Young women who attended the International AIDS Conference in Durban, South Africa.
International AIDS Society/Rogan Ward
The focus of the 2016 International AIDS Conference has on access to necessary antiretrovirals, equity and making sure no-one is left behind. But there is a funding gap that needs to be addressed.
PrEP works by preventing susceptible cells becoming infected with HIV. Truvada blocks the HIV virus from making copies of itself.
Efficacy is estimated to be as high as 99% in men who have sex with men who take Truvada daily.
If the vaginal ring becomes available for commercial use it will become one of the tools in the HIV prevention toolbox for women alongside female condoms and daily pre-exposure prophylaxis.
HIV services are not geared towards men even though they make up two-thirds of the HIV-related deaths globally.
Although men make up two-thirds of HIV-related deaths, there are not enough services geared towards helping them.
Advances in HIV treatment have turned it into a chronic, but manageable, illness. In this photo: Artist Damien Hirst’s ‘Where there’s a will there’s a way,’ which shows antiretroviral drugs in a medicine cabinet, is seen as it is displayed at a gallery in New York, February 4 2008.
Thanks to treatment advances, people with HIV can and do live long and full lives. And that has led to a challenge that doctors and patients may not have imagined 35 years ago: the aging HIV patient.
South Africa’s successes in HIV treatment have been marred by challenges in improving HIV prevention methods.
With nearly one-fifth of the globe's HIV positive population, South Africa has the largest anti-retroviral program in the world. But HIV prevention still presents a big challenge for the country.
Telling people to use a condom won’t prevent HIV because some women can’t convince their partner to use them.
Used properly and consistently, condoms are the most effective, affordable, and low-tech way to prevent HIV. But unfortunately, condoms are not an easy option for everyone – particularly women.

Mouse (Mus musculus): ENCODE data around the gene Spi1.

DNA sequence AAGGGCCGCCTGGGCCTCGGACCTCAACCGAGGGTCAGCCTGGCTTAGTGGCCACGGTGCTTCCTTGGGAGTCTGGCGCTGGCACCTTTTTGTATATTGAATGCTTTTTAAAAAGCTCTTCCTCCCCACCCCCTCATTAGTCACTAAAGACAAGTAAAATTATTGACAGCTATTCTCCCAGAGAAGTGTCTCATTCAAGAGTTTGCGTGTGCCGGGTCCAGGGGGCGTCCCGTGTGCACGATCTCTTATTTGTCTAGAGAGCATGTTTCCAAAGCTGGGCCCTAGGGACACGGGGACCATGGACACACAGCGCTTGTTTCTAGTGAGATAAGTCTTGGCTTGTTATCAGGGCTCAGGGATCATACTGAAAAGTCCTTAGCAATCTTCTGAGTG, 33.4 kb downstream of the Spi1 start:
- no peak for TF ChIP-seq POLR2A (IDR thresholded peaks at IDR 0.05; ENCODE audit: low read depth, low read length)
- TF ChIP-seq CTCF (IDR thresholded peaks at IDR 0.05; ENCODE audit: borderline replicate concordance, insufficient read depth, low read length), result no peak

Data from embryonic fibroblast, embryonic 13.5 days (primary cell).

Australians at risk of acquiring HIV have limited means to get the HIV prevention drug.
A pill a day can prevent HIV, but there's no guarantee Australians will get access to this intervention anytime soon.
No mother wants to pass a disease to her child.
Image of mother and newborn via www.shutterstock.com.
New York’s achievements have provided a beacon of hope as well as a road map that has been successfully tailored to the needs of resource-poor settings throughout the world.
PrEP drugs to prevent people contracting HIV mustn't disrupt existing sexual health strategies.
US First Lady Michelle Obama visits a centre in Botswana that supports young people affected by HIV. Botswana has one of the highest HIV infection rates in the world.
This study appears to be the first causal evidence that formal education and reduced HIV infection rates go hand in hand.
Indonesia is forcing people with drug dependence problems to go into rehab.
Indonesia's war on drugs aims to protect the country's young generation from an alleged "national drug emergency." But the government's coercive approach is harming the people it wishes to protect.
Early HIV treatment is a win-win strategy.
Starting HIV treatment early, before immune damage occurs, brings real clinical benefits, a new study has shown.
Since the start of the new millennium, South Africa has had to contend with an HIV epidemic and a set of confused policies to address it.
South Africa's maternal mortality rate rose dramatically after 1998, almost doubling to 302 deaths per 100,000 live births by 2009.
Needle exchanges don’t put more syringes on the streets. In this photo a clean syringes chart is shown at the Aids Center of Queens County needle exchange outreach center in New York in 2006.
Officials in Indiana would have served the population better if syringe exchanges had been in place before the upsurge in HIV cases began.
PrEP is a game-changer for couples where one person is HIV positive, allowing natural conception with minimal risk.
A new pill available could enable people living with HIV to conceive children through sex without risking the health of their HIV-negative partner.
It’s better to build a fence at the top of a cliff than spend a fortune on ambulances and treatment facilities to care for all those who fall.
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